This weather certainly brings out the best in us, but it also means that your horses may be feeling particularly full of themselves after the long, wet winter! Much of this is down to management, so it may be worth thinking about these tips:
1. Grass. Due to the increased fructans (soluble carbohydrates) that are produced by the grass for growth during this period, energy is released quickly into the horse’s bloodstream (which can cause excitable behaviour) and can also cause problems such as laminitis and digestive upsets. Therefore, although it is tempting to turn your horses out as much as possible, it may be beneficial to limit the amount of grass he has access to as he becomes accustomed to the grass.
2. MOT. This is a great time to do an MOT on your horse; get his teeth, feet and back checked over, and make sure your tack still fits as he may have changed shape over the winter. In other words, make sure you have a healthy horse before you expect him to come into work.
3. Get the freshness out! Don’t get on a fresh horse and expect everything to be fine! Every Monday after they have had a break, I give the horses on training a little extra groundwork to release any excess energy and this is what I would recommend for horses coming back into work for the first few days. Although it can feel a little time consuming, lunging or long reining your horse first can save you hours in the long run. When you are doing this groundwork, let them have their heads and if they want a buck and a squeal just keep them going forward with regular changes of direction and they’ll soon calm down into a decent rhythm.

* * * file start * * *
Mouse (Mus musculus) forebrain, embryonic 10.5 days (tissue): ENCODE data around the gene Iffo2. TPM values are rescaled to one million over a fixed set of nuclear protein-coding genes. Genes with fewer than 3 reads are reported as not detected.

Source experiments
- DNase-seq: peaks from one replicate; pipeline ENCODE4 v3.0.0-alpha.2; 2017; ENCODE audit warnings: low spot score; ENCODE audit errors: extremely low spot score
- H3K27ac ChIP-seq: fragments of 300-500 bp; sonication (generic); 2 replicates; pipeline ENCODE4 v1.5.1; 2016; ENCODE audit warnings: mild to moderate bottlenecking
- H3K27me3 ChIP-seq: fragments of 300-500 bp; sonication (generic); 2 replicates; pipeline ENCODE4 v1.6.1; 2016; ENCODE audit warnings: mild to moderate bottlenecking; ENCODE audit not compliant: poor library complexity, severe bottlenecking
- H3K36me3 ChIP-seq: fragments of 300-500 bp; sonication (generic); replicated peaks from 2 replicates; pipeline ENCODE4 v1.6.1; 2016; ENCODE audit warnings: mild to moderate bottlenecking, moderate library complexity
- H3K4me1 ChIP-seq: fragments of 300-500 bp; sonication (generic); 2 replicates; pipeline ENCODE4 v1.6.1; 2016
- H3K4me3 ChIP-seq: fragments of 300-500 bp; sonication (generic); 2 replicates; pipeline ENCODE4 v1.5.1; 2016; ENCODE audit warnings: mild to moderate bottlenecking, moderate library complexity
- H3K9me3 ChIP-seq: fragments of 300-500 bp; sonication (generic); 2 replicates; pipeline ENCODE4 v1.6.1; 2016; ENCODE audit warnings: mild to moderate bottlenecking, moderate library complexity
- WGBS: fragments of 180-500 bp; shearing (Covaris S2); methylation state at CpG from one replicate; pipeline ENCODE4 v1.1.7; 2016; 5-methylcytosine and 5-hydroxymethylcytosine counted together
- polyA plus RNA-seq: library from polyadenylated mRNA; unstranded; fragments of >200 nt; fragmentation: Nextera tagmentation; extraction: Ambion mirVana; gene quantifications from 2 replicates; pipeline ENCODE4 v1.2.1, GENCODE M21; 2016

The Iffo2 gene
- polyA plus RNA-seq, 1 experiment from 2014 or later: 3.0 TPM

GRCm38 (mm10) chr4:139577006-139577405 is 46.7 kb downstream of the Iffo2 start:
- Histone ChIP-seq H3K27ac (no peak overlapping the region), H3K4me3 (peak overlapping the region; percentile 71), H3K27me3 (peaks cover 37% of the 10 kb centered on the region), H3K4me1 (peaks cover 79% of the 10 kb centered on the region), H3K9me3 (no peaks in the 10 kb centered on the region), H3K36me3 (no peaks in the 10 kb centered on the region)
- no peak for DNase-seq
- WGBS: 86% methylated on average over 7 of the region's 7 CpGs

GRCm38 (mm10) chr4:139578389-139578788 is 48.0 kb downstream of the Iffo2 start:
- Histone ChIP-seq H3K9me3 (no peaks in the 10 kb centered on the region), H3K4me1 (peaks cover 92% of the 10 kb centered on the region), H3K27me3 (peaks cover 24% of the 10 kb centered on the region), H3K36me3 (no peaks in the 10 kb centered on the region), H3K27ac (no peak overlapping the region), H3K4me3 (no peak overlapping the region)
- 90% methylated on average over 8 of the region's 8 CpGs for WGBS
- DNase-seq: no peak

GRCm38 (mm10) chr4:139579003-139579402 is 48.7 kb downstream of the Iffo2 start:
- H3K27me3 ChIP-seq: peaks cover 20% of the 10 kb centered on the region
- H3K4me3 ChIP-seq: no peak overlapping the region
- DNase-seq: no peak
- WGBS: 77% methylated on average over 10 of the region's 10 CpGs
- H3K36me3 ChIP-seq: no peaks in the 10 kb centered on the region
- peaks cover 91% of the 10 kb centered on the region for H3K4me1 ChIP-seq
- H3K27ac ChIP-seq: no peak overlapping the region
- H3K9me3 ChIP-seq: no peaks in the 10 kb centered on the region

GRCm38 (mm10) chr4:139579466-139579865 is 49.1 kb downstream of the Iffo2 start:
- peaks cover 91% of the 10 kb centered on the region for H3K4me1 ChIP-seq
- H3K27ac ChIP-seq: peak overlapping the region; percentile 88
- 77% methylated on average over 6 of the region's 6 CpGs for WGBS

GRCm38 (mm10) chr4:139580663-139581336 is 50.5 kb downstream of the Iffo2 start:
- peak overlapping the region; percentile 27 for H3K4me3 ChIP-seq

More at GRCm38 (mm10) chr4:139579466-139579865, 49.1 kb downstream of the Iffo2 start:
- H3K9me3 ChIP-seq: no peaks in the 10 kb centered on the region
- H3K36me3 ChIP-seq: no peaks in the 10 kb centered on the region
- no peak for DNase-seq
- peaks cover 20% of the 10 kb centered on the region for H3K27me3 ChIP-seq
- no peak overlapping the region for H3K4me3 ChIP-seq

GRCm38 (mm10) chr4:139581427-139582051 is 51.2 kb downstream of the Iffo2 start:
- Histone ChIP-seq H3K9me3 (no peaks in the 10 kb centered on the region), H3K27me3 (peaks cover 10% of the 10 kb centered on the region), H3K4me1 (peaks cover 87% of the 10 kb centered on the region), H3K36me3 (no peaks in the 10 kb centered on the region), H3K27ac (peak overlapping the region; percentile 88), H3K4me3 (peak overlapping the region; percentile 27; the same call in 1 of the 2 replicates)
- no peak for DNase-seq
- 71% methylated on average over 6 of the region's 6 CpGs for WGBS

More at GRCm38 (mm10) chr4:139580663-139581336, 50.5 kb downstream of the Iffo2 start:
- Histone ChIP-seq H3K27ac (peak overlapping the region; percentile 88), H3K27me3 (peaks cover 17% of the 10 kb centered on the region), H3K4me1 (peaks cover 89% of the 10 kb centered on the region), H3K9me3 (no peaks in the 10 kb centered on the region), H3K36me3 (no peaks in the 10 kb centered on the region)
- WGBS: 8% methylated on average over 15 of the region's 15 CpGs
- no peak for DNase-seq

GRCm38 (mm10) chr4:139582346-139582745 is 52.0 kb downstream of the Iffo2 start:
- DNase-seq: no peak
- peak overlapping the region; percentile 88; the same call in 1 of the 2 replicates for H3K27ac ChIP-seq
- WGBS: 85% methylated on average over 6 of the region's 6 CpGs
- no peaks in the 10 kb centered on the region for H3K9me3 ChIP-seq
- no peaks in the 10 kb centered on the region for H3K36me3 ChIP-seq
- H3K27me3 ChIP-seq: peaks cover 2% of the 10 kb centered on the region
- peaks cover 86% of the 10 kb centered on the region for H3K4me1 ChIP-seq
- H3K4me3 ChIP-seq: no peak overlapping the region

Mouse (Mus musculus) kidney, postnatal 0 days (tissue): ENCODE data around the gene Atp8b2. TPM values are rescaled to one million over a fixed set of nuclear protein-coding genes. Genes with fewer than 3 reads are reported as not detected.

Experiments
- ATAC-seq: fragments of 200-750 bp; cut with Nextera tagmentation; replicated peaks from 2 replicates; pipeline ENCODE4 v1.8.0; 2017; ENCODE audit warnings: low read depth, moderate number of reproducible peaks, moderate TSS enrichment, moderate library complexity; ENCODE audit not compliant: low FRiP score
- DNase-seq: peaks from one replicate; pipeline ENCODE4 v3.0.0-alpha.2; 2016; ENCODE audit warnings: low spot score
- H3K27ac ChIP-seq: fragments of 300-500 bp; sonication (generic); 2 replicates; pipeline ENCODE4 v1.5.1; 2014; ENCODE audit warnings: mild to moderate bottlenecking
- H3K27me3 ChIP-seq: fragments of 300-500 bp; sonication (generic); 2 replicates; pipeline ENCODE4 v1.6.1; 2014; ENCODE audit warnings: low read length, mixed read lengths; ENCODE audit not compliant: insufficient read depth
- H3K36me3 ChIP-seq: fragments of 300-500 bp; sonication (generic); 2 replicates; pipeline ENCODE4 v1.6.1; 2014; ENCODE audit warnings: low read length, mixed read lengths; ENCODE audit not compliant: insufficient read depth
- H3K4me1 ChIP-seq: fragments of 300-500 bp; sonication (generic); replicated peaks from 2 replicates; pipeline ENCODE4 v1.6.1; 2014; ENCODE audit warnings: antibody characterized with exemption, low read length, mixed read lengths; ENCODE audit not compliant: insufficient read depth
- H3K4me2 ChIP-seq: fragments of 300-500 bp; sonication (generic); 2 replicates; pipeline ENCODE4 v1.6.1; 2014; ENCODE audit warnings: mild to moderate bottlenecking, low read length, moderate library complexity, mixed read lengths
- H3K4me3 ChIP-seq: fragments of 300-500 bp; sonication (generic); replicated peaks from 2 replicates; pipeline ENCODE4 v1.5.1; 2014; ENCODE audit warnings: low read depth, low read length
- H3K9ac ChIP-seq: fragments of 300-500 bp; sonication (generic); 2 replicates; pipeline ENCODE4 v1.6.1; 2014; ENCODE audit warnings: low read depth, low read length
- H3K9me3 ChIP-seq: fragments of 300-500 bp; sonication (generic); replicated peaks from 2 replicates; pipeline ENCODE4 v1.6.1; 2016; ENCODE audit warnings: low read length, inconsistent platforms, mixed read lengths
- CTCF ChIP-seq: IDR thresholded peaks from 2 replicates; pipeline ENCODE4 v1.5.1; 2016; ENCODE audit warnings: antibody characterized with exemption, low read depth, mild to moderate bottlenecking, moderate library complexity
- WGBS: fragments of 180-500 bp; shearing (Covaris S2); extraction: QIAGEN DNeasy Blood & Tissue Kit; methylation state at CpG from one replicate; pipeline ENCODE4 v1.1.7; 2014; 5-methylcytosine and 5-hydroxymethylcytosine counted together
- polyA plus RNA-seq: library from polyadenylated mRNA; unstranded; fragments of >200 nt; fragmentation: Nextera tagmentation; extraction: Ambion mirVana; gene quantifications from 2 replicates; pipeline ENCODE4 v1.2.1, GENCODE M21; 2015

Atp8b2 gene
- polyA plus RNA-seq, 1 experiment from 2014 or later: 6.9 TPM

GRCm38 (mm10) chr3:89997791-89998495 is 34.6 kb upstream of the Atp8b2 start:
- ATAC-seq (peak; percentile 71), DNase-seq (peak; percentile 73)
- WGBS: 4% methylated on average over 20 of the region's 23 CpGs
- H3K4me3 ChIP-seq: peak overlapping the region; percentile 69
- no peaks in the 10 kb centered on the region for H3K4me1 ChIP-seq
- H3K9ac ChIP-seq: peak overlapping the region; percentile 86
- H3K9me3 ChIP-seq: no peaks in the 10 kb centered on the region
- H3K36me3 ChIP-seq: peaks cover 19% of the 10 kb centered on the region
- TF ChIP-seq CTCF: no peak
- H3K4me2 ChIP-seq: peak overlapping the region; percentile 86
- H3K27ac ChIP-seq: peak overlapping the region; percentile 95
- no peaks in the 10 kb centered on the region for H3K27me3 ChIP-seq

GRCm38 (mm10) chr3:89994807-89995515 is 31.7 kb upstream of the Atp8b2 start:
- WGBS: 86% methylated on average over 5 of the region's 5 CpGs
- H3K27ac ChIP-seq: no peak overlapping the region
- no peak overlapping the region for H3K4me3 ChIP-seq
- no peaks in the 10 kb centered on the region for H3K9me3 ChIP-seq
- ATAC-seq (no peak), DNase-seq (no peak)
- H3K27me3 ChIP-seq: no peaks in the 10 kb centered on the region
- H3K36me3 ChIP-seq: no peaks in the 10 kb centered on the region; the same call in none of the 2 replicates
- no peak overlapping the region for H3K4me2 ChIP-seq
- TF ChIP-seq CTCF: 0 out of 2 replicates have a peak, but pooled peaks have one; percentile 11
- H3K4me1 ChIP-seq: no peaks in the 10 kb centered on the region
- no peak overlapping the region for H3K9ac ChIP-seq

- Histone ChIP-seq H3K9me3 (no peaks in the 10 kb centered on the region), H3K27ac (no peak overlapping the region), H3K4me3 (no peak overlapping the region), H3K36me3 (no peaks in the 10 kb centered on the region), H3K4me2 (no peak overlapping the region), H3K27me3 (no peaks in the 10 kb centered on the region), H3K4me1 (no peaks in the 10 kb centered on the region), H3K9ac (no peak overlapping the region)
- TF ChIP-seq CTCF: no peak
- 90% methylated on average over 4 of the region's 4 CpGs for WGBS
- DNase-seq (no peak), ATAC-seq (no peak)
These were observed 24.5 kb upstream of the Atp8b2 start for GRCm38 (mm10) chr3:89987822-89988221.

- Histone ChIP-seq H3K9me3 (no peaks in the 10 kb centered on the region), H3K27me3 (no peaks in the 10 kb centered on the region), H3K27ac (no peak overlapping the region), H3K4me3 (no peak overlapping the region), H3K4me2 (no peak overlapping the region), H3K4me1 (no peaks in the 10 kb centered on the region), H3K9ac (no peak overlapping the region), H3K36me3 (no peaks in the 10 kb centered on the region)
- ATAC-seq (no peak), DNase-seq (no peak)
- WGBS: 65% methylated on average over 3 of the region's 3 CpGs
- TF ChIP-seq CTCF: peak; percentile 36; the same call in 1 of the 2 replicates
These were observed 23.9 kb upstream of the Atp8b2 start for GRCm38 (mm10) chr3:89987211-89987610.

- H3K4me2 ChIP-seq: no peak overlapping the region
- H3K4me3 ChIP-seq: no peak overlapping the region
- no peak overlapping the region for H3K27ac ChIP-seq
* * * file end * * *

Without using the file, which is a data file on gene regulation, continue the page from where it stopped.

4. Get Focused. Make a plan before you go for a ride about what you are going to do and what you want to achieve. It is easier to stay positive and ride “forwards” if you and your horse have a focus, so set up some bollards, trot poles and other obstacles in the arena or field and ride a pattern or course through them. It is also sensible to stay within your comfort zone until you feel your horse has settled into his work, so avoid situations and environments that your horse finds excitable or more stressful until your partnership is strong enough to overcome and potential problems.
5. Disengage the Hind End. This exercise can diffuse the “ticking time bomb” that you horse may have turned into! Flex your horse’s neck and head laterally with one rein (let the outside rein go slack). If he is excited, this will be enough to make him step over with his hind end in order to stay balanced. However, you may also need to use some inside leg in order to disengage the hind end and make him pivot around his inside foreleg (see photo). By moving the hind end in this way, you are taking away your horse’s power whilst still allowing his excess energy to be released through movement.
Tune in next month when I go into more detail about “Disengaging the Hind End” and why it’s such an effective tool in our training and management of horses.
To learn more of Jason’s techniques please see his online training website www.yourhorsemanship.com